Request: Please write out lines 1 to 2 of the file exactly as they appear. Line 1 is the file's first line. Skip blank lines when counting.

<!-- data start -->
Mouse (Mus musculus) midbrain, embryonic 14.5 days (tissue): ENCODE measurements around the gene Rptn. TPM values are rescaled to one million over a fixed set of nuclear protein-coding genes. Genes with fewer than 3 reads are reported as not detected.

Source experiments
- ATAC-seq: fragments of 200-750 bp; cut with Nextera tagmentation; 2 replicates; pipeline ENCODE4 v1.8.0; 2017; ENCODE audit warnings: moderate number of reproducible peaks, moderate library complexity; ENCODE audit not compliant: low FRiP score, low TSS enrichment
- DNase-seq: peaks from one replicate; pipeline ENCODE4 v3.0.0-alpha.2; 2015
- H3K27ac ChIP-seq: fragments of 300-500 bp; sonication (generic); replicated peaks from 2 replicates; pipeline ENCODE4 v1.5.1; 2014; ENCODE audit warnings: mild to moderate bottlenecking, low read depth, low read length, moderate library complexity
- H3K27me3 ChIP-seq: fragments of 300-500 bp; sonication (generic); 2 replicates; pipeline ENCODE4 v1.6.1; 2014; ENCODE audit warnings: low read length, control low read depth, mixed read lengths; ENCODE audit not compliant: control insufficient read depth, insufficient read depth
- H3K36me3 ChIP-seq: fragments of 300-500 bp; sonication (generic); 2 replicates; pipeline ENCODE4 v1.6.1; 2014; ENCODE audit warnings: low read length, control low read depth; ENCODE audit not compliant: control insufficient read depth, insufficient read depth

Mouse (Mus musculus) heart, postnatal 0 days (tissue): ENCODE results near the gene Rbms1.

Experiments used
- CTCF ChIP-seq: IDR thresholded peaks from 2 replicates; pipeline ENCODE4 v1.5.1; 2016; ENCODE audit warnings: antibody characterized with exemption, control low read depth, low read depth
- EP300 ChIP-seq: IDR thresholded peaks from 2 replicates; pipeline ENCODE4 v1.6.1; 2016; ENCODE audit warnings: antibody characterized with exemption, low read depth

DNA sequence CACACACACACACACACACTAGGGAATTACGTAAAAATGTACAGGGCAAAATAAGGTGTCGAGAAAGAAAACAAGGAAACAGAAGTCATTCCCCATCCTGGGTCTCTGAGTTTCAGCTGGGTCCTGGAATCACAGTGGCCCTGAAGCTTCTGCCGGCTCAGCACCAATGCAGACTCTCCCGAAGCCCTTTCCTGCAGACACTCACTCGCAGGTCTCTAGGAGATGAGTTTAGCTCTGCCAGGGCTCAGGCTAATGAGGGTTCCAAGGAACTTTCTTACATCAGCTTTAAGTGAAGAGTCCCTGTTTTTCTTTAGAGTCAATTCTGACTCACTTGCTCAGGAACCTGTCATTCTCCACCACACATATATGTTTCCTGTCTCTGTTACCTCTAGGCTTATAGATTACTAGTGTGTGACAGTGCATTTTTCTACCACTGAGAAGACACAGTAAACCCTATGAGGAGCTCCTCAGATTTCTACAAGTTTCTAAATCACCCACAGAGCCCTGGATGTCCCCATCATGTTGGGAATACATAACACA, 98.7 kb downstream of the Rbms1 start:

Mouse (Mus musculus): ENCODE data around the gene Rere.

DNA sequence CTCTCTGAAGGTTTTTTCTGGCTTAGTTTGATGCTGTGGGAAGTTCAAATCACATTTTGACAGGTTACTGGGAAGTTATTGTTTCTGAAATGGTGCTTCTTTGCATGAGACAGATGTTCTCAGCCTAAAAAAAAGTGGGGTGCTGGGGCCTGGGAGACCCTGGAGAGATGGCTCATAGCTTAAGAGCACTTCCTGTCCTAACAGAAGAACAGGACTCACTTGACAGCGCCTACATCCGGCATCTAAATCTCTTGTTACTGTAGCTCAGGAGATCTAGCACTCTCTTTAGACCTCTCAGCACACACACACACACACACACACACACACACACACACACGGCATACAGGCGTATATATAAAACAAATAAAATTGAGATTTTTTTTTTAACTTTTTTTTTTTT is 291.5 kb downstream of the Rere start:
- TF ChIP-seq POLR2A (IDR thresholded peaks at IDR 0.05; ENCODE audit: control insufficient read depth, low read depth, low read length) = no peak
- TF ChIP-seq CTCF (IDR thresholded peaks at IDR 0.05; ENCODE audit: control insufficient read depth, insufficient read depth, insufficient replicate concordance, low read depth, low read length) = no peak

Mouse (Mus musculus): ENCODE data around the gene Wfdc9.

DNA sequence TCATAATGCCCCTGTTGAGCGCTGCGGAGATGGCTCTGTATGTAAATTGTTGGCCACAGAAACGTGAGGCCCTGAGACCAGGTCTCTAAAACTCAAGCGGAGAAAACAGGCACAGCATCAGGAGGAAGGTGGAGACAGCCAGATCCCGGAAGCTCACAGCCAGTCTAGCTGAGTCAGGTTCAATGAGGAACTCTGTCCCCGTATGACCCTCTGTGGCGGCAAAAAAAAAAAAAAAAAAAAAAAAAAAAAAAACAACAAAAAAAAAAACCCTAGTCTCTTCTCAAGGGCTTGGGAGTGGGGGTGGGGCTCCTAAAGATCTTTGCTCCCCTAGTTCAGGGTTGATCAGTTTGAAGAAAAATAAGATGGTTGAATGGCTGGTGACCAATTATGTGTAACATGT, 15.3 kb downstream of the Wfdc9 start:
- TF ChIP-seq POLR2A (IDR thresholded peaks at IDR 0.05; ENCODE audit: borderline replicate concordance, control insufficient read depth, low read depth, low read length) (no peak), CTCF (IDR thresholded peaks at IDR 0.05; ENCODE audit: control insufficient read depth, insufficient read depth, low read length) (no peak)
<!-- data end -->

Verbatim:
Mouse (Mus musculus) midbrain, embryonic 14.5 days (tissue): ENCODE measurements around the gene Rptn. TPM values are rescaled to one million over a fixed set of nuclear protein-coding genes. Genes with fewer than 3 reads are reported as not detected.

Source experiments